Introduction| Classroom Settings| System Requirements| Table of Contents
The set of GasLab models in StarLogoT provides a new tool for the visualization and exploration of the behavior of an ideal gas. This curriculum material is intended to guide the use of GasLab in the classroom. The target audience is high school and college students in introductory physics and chemistry, but the tool may be useful for younger or more advanced students as well.
The material is organized as a series of "Investigations" covering various interesting situations in thermodynamics. Each Investigation makes use of one or two GasLab models which have been tailored to the needs of that investigation. Note that just as the Investigation questions are closely related to each other, the models are all in the same family, differing only in the initial conditions, what is being plotted, the kind of container, and so forth. Thus the models are extensible in the same way as the Investigations: if a puzzle or a new question, one can modify the model to explore it.
The primary value of GasLab as a modeling and discussion tool is that the connection between micro-level and macro-level behavior of gases can be explicitly represented, modified, and measured. Students can develop an intuitive sense of how molecules bouncing around can give rise to the ideal gas laws and other phenomena, without complex mathematical tools. What is usually "pictured" in the mind can be watched in real time in the model. Even though GasLab uses a simplified classical collision model, one can do genuine reasoning from the level of molecular motion to many observable features of gases, such as pressure, temperature, diffusion, Brownian motion, and energy distribution.
GasLab is only one of the many science and math models that have been written in StarLogoT and are available at the Connected Mathematics website (ccl.northwestern.edu/cm). StarLogoT is a general-purpose object-based parallel modeling language with a low entry threshold and a high ceiling. Its use, either by writing new models or modifying and extending existing ones, is an excellent path into issues of model building in science. We hope students and teachers will want to explore the use of StarLogoT for other topics, and that this material will be an exciting starting point.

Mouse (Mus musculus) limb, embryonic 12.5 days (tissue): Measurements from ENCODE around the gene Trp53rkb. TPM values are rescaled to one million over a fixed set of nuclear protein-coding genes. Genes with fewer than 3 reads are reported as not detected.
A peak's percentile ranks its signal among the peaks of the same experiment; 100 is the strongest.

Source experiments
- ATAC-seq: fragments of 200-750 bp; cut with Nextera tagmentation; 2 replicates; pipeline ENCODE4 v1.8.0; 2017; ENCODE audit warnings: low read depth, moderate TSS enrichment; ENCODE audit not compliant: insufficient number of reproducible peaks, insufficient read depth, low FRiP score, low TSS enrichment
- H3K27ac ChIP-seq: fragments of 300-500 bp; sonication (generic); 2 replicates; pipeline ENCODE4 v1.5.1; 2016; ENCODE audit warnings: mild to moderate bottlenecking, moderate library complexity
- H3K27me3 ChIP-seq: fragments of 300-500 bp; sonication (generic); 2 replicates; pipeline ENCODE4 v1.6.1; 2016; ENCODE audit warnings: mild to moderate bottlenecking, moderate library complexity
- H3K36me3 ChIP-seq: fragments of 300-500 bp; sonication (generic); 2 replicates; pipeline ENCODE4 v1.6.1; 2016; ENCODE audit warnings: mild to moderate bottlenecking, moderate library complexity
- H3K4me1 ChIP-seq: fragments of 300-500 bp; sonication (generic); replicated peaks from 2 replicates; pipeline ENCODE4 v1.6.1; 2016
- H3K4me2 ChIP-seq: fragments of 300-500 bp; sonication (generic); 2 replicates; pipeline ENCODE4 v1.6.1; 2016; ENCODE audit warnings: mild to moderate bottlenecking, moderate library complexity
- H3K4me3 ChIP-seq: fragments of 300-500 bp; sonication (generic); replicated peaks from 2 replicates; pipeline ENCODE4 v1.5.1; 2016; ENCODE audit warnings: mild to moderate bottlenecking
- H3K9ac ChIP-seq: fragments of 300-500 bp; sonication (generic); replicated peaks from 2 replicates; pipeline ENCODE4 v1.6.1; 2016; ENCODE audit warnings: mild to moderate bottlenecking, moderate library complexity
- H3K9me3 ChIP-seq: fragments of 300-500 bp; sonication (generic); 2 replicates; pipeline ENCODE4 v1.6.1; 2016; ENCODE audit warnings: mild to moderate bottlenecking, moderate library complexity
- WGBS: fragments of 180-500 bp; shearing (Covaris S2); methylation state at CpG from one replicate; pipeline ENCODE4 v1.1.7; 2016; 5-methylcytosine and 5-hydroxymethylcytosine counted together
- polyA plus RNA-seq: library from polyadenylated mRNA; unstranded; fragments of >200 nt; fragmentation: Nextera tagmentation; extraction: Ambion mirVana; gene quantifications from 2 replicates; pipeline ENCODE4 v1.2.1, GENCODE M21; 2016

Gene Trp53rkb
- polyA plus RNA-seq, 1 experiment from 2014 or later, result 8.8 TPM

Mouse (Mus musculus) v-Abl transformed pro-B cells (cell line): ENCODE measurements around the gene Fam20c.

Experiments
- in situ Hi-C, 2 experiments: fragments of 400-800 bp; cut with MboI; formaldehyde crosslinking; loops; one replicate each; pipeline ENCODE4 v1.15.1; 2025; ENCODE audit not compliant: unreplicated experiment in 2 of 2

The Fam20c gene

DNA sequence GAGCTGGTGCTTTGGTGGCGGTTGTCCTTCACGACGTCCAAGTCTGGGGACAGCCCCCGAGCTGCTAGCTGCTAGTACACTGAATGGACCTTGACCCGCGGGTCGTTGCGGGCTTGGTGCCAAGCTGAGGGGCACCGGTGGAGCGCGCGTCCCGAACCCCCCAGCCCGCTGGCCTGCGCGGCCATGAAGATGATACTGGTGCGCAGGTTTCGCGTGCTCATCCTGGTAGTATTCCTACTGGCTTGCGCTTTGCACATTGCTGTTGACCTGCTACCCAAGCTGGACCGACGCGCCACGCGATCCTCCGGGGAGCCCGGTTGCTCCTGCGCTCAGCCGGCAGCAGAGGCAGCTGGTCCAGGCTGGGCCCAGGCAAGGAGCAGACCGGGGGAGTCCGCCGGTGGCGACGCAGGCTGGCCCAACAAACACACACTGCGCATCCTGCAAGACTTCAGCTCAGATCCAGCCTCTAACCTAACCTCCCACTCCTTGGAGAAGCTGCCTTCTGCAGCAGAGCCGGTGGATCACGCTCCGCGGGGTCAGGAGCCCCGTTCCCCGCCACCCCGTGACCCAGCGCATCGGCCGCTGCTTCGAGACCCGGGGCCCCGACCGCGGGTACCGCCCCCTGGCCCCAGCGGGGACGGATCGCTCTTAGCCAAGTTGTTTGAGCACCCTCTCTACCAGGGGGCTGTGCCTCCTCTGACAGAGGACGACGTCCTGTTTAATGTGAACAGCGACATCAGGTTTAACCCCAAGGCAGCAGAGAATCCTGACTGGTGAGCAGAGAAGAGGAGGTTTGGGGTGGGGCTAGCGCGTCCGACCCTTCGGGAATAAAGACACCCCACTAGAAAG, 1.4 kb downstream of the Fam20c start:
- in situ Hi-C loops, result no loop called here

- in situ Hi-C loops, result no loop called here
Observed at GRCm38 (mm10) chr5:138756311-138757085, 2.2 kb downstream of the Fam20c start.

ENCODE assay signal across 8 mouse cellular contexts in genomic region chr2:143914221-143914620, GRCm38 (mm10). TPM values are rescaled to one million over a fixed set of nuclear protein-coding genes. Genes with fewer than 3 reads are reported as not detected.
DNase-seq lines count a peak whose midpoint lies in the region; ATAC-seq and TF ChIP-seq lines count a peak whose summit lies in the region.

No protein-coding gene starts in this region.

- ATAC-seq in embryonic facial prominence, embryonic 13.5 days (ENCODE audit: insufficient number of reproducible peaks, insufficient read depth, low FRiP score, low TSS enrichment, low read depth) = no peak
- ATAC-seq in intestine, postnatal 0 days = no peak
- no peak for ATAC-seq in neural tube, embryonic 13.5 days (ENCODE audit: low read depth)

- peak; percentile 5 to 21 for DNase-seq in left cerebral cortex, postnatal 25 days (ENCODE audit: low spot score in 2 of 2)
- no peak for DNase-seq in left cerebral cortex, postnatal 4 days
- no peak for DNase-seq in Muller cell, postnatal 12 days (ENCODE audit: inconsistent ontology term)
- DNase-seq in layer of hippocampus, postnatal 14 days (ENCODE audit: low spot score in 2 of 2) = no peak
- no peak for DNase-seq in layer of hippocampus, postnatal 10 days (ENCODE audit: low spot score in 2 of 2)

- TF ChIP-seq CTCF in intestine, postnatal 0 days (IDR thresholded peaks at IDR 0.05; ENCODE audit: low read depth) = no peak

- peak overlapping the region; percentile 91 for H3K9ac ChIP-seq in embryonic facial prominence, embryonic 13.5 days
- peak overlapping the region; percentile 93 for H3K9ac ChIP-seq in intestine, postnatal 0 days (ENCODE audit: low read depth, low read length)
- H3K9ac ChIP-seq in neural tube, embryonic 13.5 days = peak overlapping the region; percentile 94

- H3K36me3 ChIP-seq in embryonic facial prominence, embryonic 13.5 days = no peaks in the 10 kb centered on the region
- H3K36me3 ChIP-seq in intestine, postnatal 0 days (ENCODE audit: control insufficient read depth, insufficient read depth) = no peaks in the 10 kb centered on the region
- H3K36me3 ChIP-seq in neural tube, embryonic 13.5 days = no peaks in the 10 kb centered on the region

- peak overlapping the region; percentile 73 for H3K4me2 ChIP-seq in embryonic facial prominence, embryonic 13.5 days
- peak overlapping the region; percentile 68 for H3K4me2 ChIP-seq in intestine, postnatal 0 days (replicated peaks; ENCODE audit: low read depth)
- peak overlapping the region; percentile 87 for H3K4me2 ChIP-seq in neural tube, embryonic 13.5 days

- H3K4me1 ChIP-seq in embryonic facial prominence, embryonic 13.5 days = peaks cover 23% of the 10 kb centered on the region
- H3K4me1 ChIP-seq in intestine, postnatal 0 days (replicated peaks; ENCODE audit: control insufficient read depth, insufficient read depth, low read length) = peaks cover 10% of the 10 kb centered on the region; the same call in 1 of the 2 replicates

An Investigation can be used in several ways.
|StarLogoT currently runs on Macs only. A Java-based, multi-platform successor to StarLogoT, called NetLogo, is under development.|
Table Of Contents (** = completed)
Section A: Molecules bouncing around
Investigation A1**:Brownian Movement. Model:Free Gas w/ speedplot, Gas in a Box.
Investigation A2 **:Speed Distribution. Model:Gas in a Box.
Investigation A3:Elastic collisions of identical particles. Model:Single Collision.
Investigation A4:Mean Free Path bridge from individual to average behavior. Model:Mean Free Path.
Section B: Pressure, Temperature, and Volume
Investigation B1**:What is pressure? Model:Gas in a Box w/Bounces.
Investigation B2 **:Pressure vs. Volume at a constant temperature. Model:Isothermal Piston.
Investigation B3:Pressure vs. Temperature at a constant volume. Model:Gas in a Box w/ Heater.
Investigation B4:Volume vs. Temperature at a constant pressure. Model:Mean Free Path.
Section C: Heat, Work, and Entropy
Investigation C1**:Free Expansion. Model:Free Expansion.
Investigation C2 :Diffusion in a Gas. Model:Two-Gas,Mean Free Path.
Investigation C3:Equipartition of energy. Model:Two-Gas.
Investigation C4:Heat engines: mechanical work to heat and back again. Model:Adiabatic Piston,Carnot Cycle PV plot.
Investigation C5:Maxwell¹s Demon: a paradox in the Second Law? Model:Maxwell¹s Demon.
Section D:External Forces
Investigation D1**:Atmosphere(Gases forming an atmosphere around a planet) Model:Atmosphere.
Investigation D2 :Charged particles. Model:Two-Gas w/forces.
Investigation D3:Pressure vs. Temperature at a constant volume. Model:Gas in a Box w/ Heater.
Section E: Internal Energy
Investigation E1:What if molecules can store energy? Model:Gas w/ internal energy.